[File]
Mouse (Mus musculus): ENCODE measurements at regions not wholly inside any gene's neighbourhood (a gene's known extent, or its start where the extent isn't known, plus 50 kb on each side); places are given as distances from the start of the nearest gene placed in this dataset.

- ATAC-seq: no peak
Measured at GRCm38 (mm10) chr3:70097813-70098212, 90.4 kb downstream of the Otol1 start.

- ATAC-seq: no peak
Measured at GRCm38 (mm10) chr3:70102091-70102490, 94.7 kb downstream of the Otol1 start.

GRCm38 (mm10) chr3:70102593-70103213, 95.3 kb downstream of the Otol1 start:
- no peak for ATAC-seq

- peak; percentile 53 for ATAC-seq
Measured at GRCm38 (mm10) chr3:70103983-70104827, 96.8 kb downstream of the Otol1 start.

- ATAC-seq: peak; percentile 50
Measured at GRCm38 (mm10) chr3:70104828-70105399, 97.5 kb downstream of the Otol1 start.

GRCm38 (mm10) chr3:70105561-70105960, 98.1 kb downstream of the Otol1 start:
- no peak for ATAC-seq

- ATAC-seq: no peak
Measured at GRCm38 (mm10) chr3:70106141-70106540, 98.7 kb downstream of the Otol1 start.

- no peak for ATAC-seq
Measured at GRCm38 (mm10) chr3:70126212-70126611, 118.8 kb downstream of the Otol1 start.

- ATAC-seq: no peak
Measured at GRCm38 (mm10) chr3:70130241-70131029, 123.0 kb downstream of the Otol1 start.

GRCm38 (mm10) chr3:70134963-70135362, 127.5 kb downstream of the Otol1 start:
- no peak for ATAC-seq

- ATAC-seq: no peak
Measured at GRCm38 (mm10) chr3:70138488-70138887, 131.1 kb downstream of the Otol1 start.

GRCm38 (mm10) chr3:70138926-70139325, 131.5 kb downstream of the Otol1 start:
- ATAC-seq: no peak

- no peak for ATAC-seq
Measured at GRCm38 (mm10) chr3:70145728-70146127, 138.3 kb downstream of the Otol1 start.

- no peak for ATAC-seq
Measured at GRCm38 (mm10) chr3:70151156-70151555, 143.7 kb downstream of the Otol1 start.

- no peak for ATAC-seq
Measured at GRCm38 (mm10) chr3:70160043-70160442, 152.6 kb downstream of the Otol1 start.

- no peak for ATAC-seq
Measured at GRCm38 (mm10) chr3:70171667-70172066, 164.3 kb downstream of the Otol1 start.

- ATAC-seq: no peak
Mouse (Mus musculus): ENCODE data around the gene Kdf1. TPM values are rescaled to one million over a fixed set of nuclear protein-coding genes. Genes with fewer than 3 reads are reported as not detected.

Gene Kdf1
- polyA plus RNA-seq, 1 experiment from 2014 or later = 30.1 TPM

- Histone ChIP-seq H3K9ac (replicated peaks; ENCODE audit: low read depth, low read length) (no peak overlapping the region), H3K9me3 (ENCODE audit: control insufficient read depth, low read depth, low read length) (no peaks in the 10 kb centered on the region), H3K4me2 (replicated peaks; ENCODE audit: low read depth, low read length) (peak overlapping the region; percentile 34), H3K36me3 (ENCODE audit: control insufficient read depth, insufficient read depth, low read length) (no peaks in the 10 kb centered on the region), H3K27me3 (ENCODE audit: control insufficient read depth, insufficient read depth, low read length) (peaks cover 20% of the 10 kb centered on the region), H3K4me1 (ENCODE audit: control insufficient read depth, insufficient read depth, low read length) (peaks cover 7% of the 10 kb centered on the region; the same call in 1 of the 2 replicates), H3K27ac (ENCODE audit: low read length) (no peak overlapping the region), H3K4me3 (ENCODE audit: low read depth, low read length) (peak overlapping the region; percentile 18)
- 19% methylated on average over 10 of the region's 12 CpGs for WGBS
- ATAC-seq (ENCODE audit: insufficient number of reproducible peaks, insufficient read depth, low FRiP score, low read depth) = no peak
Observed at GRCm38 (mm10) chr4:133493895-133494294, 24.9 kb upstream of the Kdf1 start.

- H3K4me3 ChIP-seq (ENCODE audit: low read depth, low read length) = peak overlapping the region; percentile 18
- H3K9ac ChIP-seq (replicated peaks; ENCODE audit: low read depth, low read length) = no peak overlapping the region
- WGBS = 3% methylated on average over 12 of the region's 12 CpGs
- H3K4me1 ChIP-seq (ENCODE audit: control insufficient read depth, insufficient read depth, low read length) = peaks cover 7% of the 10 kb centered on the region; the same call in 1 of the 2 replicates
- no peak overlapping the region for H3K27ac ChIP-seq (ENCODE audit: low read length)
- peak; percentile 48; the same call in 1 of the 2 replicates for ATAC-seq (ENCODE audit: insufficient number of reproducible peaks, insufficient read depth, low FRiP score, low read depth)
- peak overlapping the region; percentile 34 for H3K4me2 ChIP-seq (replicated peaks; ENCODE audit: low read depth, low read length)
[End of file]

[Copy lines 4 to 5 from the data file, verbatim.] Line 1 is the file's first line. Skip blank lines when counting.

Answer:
- ATAC-seq: no peak
Measured at GRCm38 (mm10) chr3:70102091-70102490, 94.7 kb downstream of the Otol1 start.